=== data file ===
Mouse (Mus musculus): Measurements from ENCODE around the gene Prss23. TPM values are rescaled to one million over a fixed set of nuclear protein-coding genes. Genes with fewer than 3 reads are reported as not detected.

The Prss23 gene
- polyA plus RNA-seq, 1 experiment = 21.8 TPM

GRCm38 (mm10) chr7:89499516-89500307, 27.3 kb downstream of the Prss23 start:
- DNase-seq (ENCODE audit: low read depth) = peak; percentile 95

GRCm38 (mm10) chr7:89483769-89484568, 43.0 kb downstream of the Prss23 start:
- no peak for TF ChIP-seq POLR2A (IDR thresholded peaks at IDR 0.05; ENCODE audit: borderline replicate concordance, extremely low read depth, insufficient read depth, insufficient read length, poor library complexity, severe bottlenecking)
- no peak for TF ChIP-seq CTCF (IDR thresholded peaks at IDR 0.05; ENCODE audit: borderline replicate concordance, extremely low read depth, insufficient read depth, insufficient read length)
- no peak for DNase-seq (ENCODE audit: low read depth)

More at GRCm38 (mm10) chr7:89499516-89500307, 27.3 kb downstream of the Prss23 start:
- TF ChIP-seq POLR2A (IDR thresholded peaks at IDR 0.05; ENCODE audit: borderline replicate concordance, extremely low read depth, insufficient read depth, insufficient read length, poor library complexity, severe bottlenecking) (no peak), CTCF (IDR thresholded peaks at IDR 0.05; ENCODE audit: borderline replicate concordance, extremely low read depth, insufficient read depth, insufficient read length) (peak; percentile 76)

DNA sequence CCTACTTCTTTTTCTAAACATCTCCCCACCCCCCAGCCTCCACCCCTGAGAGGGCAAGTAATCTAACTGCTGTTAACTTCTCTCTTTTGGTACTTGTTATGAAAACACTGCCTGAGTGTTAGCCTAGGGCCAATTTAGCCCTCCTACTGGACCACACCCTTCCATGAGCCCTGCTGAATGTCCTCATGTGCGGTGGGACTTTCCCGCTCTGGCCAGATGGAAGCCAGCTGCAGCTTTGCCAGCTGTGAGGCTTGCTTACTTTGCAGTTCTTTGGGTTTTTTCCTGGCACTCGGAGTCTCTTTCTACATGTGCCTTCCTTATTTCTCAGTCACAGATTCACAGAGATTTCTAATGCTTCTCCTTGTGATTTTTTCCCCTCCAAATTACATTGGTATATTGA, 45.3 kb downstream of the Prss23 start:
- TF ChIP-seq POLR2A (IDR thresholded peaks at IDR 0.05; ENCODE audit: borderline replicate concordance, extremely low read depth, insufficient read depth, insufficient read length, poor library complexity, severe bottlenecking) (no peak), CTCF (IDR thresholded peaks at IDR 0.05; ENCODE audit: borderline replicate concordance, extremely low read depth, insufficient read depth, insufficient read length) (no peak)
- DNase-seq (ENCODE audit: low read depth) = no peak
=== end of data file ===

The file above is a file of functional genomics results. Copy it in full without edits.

Mouse (Mus musculus): Measurements from ENCODE around the gene Prss23. TPM values are rescaled to one million over a fixed set of nuclear protein-coding genes. Genes with fewer than 3 reads are reported as not detected.

The Prss23 gene
- polyA plus RNA-seq, 1 experiment = 21.8 TPM

GRCm38 (mm10) chr7:89499516-89500307, 27.3 kb downstream of the Prss23 start:
- DNase-seq (ENCODE audit: low read depth) = peak; percentile 95

GRCm38 (mm10) chr7:89483769-89484568, 43.0 kb downstream of the Prss23 start:
- no peak for TF ChIP-seq POLR2A (IDR thresholded peaks at IDR 0.05; ENCODE audit: borderline replicate concordance, extremely low read depth, insufficient read depth, insufficient read length, poor library complexity, severe bottlenecking)
- no peak for TF ChIP-seq CTCF (IDR thresholded peaks at IDR 0.05; ENCODE audit: borderline replicate concordance, extremely low read depth, insufficient read depth, insufficient read length)
- no peak for DNase-seq (ENCODE audit: low read depth)

More at GRCm38 (mm10) chr7:89499516-89500307, 27.3 kb downstream of the Prss23 start:
- TF ChIP-seq POLR2A (IDR thresholded peaks at IDR 0.05; ENCODE audit: borderline replicate concordance, extremely low read depth, insufficient read depth, insufficient read length, poor library complexity, severe bottlenecking) (no peak), CTCF (IDR thresholded peaks at IDR 0.05; ENCODE audit: borderline replicate concordance, extremely low read depth, insufficient read depth, insufficient read length) (peak; percentile 76)

DNA sequence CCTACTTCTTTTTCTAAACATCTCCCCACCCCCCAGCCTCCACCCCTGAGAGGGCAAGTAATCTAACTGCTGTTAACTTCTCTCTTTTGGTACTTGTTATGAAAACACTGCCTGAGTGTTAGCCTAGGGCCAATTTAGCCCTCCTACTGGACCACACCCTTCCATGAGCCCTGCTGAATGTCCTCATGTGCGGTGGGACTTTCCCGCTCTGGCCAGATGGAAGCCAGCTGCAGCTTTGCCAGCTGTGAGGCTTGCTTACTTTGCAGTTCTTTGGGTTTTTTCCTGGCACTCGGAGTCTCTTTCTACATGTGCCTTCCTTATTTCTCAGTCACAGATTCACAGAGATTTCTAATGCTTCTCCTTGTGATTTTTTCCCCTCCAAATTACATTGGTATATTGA, 45.3 kb downstream of the Prss23 start:
- TF ChIP-seq POLR2A (IDR thresholded peaks at IDR 0.05; ENCODE audit: borderline replicate concordance, extremely low read depth, insufficient read depth, insufficient read length, poor library complexity, severe bottlenecking) (no peak), CTCF (IDR thresholded peaks at IDR 0.05; ENCODE audit: borderline replicate concordance, extremely low read depth, insufficient read depth, insufficient read length) (no peak)
- DNase-seq (ENCODE audit: low read depth) = no peak